Quilombola communities serve as living examples of the resilience and strength of Afro-Brazilian culture and community. They have preserved their traditions and customs despite the many challenges they have faced, including racism, discrimination, and land dispossession. By recognizing and valuing the contributions of Quilombola communities, we can work towards building a more inclusive and equitable society for all Brazilians, regardless of their background or ethnicity.

Discover how deep are the roots of racism in Brazilian society

Despite progress made in recent years, racism remains a present problem in Brazil, as it is a consequence of the country’s history of slavery and the ongoing discrimination faced by Afro-Brazilians. Kabengele Munanga, a renowned Afro-Brazilian scholar, has highlighted the deep-rooted nature of racism in Brazilian society.

Understanding the historical and societal roots of racism in Brazil can provide a better perspective on the challenges that Afro-Brazilians face and recognize the persistent nature of racism and discrimination.

Discrimination based on skin color and ethnicity affects various aspects of life in Brazil, including access to education, employment, and housing. As a result, it is important to be aware of this issue and prepared to deal with possible instances of discrimination to ensure a safe and enjoyable trip.

Try a new perspective from Favelas

Drawing from the research of Nei Lopes, favelas, often referred to as informal settlements or shanty towns, are often unjustly stigmatized as dangerous and impoverished neighborhoods. However, they are also a testament to the rich cultural heritage, history, and resistance of the Afro-Brazilian community.

Favelas are home to a diverse population and have developed their own unique culture, expressed through their music, dance, art, and cuisine. They also have a rich history of resistance and social mobilization, as the inhabitants have organized themselves to demand better living conditions and to fight against the discrimination and marginalization they face.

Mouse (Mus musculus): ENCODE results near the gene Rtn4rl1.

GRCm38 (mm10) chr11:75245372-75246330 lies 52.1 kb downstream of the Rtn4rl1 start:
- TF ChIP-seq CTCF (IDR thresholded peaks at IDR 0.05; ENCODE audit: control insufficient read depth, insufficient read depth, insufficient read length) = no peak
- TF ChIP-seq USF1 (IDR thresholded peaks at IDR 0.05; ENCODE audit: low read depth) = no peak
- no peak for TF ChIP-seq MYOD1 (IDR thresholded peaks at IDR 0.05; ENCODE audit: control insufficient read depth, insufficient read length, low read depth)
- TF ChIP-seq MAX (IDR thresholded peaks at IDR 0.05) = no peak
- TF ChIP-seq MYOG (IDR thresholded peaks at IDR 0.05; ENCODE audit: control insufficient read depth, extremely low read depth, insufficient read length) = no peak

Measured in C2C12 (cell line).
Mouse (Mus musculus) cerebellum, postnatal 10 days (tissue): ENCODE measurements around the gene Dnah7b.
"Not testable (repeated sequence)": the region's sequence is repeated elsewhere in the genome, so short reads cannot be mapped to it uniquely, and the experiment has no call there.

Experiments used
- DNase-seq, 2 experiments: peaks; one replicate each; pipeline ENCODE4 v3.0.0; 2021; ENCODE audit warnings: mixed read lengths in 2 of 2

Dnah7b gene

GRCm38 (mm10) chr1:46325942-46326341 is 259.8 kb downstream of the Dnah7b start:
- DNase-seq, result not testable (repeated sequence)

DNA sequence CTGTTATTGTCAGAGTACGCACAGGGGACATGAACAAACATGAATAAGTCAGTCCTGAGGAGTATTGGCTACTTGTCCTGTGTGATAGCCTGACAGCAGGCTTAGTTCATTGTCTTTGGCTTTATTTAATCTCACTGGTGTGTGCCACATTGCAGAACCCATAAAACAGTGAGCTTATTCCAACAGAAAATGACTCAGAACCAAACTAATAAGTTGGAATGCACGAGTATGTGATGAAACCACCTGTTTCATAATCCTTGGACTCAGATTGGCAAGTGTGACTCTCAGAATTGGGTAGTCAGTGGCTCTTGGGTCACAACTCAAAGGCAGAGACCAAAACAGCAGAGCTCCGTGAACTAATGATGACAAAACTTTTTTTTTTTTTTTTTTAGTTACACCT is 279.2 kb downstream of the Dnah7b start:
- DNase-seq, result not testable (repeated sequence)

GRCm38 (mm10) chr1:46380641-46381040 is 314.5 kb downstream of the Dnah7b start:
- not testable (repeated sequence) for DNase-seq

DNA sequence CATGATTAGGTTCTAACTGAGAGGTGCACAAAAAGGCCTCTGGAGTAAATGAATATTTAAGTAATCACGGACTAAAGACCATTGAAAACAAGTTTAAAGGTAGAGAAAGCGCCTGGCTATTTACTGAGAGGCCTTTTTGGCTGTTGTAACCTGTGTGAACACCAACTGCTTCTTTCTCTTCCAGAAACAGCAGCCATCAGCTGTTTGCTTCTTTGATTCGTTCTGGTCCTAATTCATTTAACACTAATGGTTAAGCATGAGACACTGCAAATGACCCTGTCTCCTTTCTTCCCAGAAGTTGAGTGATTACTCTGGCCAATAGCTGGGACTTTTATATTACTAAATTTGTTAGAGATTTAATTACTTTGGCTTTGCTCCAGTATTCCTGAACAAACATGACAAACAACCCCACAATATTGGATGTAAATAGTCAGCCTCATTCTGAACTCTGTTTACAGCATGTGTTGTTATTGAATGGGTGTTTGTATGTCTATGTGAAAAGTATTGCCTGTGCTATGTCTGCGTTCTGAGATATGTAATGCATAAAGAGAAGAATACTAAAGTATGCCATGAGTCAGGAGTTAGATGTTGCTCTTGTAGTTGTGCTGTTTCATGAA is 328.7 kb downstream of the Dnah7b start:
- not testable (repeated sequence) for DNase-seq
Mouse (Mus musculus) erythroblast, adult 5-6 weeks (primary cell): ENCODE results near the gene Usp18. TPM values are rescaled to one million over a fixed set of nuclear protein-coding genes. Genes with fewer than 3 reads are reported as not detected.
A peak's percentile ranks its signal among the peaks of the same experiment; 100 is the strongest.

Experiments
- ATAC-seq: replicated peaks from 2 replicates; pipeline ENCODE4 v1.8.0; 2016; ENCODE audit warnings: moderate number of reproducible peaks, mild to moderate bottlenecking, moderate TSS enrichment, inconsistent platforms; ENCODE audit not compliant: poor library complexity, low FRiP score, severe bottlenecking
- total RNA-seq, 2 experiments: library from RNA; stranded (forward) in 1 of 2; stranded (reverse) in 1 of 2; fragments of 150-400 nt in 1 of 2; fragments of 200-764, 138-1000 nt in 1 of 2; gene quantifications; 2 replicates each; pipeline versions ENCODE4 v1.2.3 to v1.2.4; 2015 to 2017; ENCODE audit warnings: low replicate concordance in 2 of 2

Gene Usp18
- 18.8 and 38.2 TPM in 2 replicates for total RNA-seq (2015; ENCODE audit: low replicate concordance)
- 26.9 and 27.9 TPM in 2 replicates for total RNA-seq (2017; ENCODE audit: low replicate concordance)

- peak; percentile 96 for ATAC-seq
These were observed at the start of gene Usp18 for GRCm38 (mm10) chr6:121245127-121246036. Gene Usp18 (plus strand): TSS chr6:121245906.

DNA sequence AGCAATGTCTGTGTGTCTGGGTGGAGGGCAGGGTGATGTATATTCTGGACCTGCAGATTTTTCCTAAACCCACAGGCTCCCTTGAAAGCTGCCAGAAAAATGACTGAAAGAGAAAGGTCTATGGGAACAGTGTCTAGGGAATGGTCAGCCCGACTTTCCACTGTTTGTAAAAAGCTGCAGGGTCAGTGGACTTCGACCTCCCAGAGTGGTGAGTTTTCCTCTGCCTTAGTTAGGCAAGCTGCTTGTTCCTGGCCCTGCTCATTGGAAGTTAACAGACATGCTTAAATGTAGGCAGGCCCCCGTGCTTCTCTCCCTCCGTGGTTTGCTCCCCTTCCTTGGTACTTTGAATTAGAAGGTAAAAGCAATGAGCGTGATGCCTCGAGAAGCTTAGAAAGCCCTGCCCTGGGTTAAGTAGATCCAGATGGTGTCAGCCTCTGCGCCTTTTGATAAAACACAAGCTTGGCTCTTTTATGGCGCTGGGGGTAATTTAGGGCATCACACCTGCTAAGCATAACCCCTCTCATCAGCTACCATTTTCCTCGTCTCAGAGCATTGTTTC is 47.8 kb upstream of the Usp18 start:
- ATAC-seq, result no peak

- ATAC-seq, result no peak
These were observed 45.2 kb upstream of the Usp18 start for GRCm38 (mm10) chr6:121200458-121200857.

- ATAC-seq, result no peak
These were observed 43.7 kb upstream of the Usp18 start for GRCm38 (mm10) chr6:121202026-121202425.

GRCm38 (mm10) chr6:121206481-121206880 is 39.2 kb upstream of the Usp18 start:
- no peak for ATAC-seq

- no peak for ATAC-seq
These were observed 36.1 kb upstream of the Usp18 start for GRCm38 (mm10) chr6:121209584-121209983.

Moreover, favelas are significant cultural and social centers for the Afro-Brazilian community, reflecting their resilience and creativity. As such, it is important to recognize and appreciate the richness and diversity of these communities, and to challenge the negative stereotypes and stigmas often associated with them.

Learn and Engage

It is crucial to actively seek out opportunities to learn about and engage with Afro-Brazilian culture and history, as well as to confront and challenge the systemic racism and discrimination that continue to impact these communities. By doing so, we can promote a deeper understanding and appreciation of the richness and diversity of Afro-Brazilian culture, while also standing in solidarity with those who continue to fight for social justice and equality.

Furthermore, it is important to recognize that our engagement with Afro-Brazilian communities should not be limited to surface-level experiences, but should involve a commitment to meaningful, sustained engagement and support. This means recognizing and respecting the agency and autonomy of these communities, and working to support their efforts towards self-determination and empowerment.

In summary, being open to learning about and engaging with Afro-Brazilian culture and history, while also actively confronting racism and discrimination, is not only an enriching experience but also a necessary step towards building a more just and equitable society.

Explore Brazil through our lens